dispatcher is the vital link between the citizen customer and the
Jersey Village emergency services. Whether the call is about
something as mundane as a barking dog or as serious as a medical
emergency, the dispatcher must handle it. Once thought of as just
someone to answer the phone, dispatchers today are an integral part
of the total Jersey Village emergency services team. Every day,
these services rely on our dispatchers to obtain the crucial
information that they need when responding to a call. One of our
dispatchers said it best . . . “we keep Jersey Village safe – one
call at a time.”
To support the Jersey Village emergency services team in the
preservation of life, and protection of property, through effective
communication, and aid the community by processing their requests,
emergency or non-emergency, as quickly and as professionally as
The Jersey Village Communications center is a combination of man and
machine joined together to form a strong, talented, well-trained
technical center. The following is a brief description of the
components that make this center one of the best.
The 911 Emergency Services Contact System
There are three ways that a call can come in to the dispatch center
via the 911 system. Those three ways are conventional telephone,
wireless (cellular), and transfer from another agency. Each has
different problems they pose for the dispatcher.
• The conventional caller, while usually calling from within the
city limits, is not always calling to report a problem within the
city and therefore must be transferred to the appropriate agency.
• The wireless caller is not always in the city limits and often
times does not know the area from which they are calling, so it is
imperative that the dispatcher be familiar, not only with the city
limits, but the areas surrounding them as well.
• The transfer caller is someone who is either calling from outside
the city on a conventional phone and has information regarding a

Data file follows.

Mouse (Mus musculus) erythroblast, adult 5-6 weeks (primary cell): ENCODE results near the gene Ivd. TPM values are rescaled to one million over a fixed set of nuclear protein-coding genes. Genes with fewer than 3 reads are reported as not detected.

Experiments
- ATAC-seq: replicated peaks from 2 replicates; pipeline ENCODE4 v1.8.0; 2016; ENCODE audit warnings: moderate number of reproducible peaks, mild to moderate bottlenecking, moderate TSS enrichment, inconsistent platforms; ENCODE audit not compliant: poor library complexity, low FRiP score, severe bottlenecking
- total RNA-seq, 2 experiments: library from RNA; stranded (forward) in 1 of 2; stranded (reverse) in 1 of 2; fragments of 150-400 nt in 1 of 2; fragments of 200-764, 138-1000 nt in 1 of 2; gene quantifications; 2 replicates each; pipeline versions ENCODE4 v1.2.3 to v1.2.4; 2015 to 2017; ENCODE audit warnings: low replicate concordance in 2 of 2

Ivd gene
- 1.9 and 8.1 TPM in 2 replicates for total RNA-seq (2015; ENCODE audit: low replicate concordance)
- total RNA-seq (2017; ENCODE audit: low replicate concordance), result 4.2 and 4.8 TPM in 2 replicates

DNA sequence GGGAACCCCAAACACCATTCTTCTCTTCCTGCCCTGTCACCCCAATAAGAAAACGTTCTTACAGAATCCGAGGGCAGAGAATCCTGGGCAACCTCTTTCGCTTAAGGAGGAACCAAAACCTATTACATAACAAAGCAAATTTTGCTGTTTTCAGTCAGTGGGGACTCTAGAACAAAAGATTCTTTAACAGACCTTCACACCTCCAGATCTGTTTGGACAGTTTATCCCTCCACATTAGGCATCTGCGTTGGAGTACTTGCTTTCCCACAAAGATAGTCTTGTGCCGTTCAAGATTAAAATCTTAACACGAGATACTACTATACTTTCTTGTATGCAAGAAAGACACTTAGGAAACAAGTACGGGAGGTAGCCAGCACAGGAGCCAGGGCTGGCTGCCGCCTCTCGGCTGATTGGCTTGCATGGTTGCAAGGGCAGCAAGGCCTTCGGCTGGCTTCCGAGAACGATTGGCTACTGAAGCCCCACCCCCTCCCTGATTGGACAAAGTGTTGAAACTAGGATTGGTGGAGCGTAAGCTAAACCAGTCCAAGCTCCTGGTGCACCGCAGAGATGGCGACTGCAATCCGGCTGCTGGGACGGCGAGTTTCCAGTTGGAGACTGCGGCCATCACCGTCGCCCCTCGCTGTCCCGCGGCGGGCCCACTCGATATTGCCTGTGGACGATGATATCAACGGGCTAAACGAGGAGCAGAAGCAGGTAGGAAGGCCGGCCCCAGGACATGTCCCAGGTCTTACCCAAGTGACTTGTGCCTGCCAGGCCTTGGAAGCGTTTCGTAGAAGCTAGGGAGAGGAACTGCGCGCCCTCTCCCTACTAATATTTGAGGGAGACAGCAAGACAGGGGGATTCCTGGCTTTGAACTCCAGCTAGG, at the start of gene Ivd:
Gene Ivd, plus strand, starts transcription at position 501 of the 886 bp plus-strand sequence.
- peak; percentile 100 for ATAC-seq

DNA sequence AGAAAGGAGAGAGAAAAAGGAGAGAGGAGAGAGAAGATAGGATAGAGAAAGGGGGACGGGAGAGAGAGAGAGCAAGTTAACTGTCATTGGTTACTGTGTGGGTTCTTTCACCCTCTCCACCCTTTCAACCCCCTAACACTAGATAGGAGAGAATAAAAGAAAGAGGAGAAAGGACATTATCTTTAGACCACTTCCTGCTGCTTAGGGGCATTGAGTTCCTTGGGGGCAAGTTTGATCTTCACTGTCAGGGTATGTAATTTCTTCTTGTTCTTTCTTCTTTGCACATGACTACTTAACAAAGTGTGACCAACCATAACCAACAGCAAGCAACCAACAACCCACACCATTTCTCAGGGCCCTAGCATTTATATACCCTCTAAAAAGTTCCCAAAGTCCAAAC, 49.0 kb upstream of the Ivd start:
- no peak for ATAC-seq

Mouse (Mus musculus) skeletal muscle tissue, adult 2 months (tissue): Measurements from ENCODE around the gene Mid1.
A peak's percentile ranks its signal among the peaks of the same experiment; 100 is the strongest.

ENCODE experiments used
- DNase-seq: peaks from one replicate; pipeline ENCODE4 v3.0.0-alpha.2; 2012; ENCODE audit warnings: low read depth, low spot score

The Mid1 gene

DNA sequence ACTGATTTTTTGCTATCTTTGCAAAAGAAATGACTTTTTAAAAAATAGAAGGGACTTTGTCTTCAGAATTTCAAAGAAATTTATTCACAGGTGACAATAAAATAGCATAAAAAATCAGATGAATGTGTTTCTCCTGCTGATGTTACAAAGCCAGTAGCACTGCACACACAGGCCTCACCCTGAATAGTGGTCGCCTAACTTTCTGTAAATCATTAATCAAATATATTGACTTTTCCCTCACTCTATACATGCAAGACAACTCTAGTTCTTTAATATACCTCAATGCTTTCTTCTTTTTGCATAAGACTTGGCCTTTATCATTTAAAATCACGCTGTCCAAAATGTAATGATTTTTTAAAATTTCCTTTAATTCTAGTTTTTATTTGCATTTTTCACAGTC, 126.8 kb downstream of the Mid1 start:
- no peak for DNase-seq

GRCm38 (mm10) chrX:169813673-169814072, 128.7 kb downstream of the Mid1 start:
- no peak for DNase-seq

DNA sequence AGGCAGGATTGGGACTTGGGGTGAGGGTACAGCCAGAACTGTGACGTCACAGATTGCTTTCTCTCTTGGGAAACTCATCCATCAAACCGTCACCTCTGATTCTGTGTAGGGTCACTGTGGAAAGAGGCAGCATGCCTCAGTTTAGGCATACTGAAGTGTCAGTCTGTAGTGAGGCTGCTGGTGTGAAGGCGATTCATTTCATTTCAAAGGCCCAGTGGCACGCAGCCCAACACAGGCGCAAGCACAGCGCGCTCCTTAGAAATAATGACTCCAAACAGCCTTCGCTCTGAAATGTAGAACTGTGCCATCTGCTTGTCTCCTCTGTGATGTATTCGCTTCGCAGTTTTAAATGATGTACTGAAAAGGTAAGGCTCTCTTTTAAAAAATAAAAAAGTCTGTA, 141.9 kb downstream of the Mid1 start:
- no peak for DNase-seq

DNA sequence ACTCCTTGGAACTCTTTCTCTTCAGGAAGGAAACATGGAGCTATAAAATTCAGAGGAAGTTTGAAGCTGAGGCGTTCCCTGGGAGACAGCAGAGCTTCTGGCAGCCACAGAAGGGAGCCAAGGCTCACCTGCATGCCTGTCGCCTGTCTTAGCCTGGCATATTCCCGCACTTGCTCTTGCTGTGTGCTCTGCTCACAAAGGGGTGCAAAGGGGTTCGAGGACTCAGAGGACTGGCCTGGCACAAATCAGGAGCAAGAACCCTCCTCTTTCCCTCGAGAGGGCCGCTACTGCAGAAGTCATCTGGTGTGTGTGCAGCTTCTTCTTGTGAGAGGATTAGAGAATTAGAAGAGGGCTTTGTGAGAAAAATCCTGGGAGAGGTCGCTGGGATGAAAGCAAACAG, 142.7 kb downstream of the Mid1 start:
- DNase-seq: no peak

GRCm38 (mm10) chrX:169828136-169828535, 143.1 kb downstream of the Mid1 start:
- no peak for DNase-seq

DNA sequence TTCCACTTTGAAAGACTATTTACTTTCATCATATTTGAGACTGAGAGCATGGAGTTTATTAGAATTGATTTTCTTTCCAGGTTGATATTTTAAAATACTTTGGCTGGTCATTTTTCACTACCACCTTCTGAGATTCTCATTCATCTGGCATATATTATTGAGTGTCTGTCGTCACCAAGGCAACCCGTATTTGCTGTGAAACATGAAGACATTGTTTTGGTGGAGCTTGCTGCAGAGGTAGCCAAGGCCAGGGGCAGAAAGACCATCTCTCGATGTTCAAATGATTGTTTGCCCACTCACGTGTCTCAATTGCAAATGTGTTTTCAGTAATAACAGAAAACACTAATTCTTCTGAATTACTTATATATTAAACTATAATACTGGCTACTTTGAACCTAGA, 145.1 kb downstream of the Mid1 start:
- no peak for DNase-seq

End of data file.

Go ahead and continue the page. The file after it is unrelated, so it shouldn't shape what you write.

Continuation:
problem inside the city or is a cellular caller who is trying to
report a problem they saw that had occurred in the city limits.
All three are answered on the same 911 system and if need be, can be
transferred to other agencies via the 911 system. The 911 system
itself is windows-based with software that enables it to retrieve a
caller’s address, telephone number, and plot their location on a map
when calling from a conventional phone. When calling from a cell
phone, the system will currently display the location of the cell
tower site on a map, and for all but a few cellular companies,
display the telephone number of the caller. For obvious reasons, an
address cannot be displayed, but future technical advancements
mandated by the FCC, call for 911 providers and cellular companies
to develop equipment that will be able to locate a cellular caller
within 50 meters of their location within this next year and provide
the phone number from which the call is being placed. All of the
computers and associated equipment that is used for the 911 system
is provided to the city by the Greater Harris County 911 District
and is paid for by everyone who has a telephone via a fee assessed
on the phone bill. As nice and as advanced as this equipment is, it
would not be worth very much if there was not a place to store it.
In Jersey Village, the 911 system s housed in the communication
center located within the police services building.
Jersey Village the communications center handles the entire incoming
emergency and non-emergency calls for the police department in
addition to the emergency calls for the fire department. The
communications center is now six years old and slated to undergo
upgrades to help keep pace with the ever-changing times.
Among the changes are upgrades to the radios, radio consoles,
recorders, and the furniture that houses all of it. The upgrades are
not restricted to equipment but are projected to expand the number
of dispatchers to maintain a staff that can accommodate the call for
service volume sufficiently and not have a drop in the service that
is provided to the residents.
Another projected upgrade affects both the communications center
along with the officers on the street are the mobile data terminals
(MDT). The MDT allows the officer to check information from his/her
vehicle without having to tie up the radio with unnecessary radio
conversation. Should the officer come across something/someone that
is either stolen or wanted they will still notify the dispatcher who
can send the necessary messages to confirm the stolen or wanted